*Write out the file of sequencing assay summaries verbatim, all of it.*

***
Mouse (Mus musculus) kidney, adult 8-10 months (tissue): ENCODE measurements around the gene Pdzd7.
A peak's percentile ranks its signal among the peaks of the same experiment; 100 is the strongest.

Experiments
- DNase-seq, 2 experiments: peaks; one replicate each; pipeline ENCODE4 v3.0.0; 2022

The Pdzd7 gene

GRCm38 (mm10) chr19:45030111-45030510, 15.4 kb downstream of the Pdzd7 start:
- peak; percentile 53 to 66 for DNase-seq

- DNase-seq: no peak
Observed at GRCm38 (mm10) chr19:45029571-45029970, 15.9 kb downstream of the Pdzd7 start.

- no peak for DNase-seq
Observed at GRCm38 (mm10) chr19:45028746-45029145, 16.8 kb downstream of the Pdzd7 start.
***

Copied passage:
Mouse (Mus musculus) kidney, adult 8-10 months (tissue): ENCODE measurements around the gene Pdzd7.
A peak's percentile ranks its signal among the peaks of the same experiment; 100 is the strongest.

Experiments
- DNase-seq, 2 experiments: peaks; one replicate each; pipeline ENCODE4 v3.0.0; 2022

The Pdzd7 gene

GRCm38 (mm10) chr19:45030111-45030510, 15.4 kb downstream of the Pdzd7 start:
- peak; percentile 53 to 66 for DNase-seq

- DNase-seq: no peak
Observed at GRCm38 (mm10) chr19:45029571-45029970, 15.9 kb downstream of the Pdzd7 start.

- no peak for DNase-seq
Observed at GRCm38 (mm10) chr19:45028746-45029145, 16.8 kb downstream of the Pdzd7 start.